How To: Security-Oriented C Tutorial 0x19 - Functions Part V: Passing by Reference

Security-Oriented C Tutorial 0x19 - Functions Part V: Passing by Reference

Security-Oriented C Tutorial 0x19 - Functions Part V: Passing by Reference

Hello there! This will probably be the final tutorial on functions where we will be looking over a method called pass by reference. This technique allows us to modify large amounts of data without the overhead and return multiple values. Let's go!

Passing by Value

Until now, we've been using function arguments with a method called pass by value which essentially copies the data from the callee to the caller through the stack. If you've forgotten, here are the details in Tutorial 0x0F. Some issues we might face is that we are required to copy the entire value onto the stack for it to be used and if that data were large, it could take up valuable resources. In addition, if we were required to return multiple values, we would probably require a struct to be able to do this.

Passing by Reference

Passing by reference is a solution to the problems we face in the above scenario. Instead of copying entire values onto the stack, all that is given to the function is the reference to the data. In doing so, we can directly alter the original value instead of a copy of the original value.

Example Code

We can see that our swap function does not return a value. Instead of passing our function the values of our variables num1 and num2, we are giving it their addresses. Inside our function, we declare a temporary variable to hold one of the values while we perform the switch. To do this, we need to dereference the pointers to access the values.

Compiling and Running

Looking good!

Let's take a look at what's happening inside memory.

Memory Analysis

We set breakpoints in main and swap so that we can identify our variables num1 (yellow) and num2 (blue).

In the first stack analysis, we locate and identify our variables' data and their addresses on the stack. num1 is at address 0xffffd098 with the hex value of 0x2a and num2 is at address 0xffffd09c and has a hex value of 0x44.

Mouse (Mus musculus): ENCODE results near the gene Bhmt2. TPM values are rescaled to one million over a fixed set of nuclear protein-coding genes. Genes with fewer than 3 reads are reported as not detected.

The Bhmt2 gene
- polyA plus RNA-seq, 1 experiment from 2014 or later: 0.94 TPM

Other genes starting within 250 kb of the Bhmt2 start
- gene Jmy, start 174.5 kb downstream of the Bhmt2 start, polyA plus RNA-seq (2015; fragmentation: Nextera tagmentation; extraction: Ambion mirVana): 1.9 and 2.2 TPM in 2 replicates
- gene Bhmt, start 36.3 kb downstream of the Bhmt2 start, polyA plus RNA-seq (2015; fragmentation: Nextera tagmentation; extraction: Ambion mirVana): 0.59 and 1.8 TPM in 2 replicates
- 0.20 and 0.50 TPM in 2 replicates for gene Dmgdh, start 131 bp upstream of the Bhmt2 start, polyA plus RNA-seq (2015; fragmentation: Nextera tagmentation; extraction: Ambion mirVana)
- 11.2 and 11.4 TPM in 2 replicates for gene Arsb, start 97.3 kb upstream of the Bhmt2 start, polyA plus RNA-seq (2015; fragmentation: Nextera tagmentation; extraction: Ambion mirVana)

When we call swap, we pass it the addresses of our two variables. In the second stack analysis, we find the addresses of our first and second variables. first is located at address 0xffffd080 with the hex value of 0xffffd098 (address of num1) and second is located at address 0xffffd084 with the hex value of 0xffffd09c (address of num2).

Interrupting at line 8, before we exit the swap function, we can see that the values in our stack have swapped.


The same goes for arrays. Back in Tutorial 0x10 - Pointers and Addresses, I touched on arrays and showed that the array is a reference to its first index. Let's see what happens when we pass it into a function.

Example Code

Notice again that the function editArray has no return value. Since the array is passed into the function as reference, any changes to the array in editArray would directly affect it in main.

To get the number of elements in our int array, we need to get the size of the buffer in bytes with the sizeof operator and then divide it by the size of an int because remember that each int has a size of 4 bytes.

Compiling and Running

Same expectation as the previous example.

Multiple Return Values

The scanf function is a real-world demonstration of multiple return values. It returns the number of successfully read inputs and also sets given variables' values.

Example Code

We can see that err is capturing the return value and n is going to be assigned a value. Again, n is passed by reference to allow the function to be able to return an error-checking value while at the same time, assign values given through variable arguments.


Passing by reference has its advantages but we must be aware that when doing so, we make sure that we don't do anything funny which would accidentally modify the contents. This especially goes for strings as char arrays.

This pretty much concludes the basics of functions. In the next tutorial, we will go over the linked list data structure and finish off the basic C standard series. After this, I will cover the Windows API and its documentation provided by the MSDN which will help us build functionality for our malware in the malware sub-series. Stay tuned!


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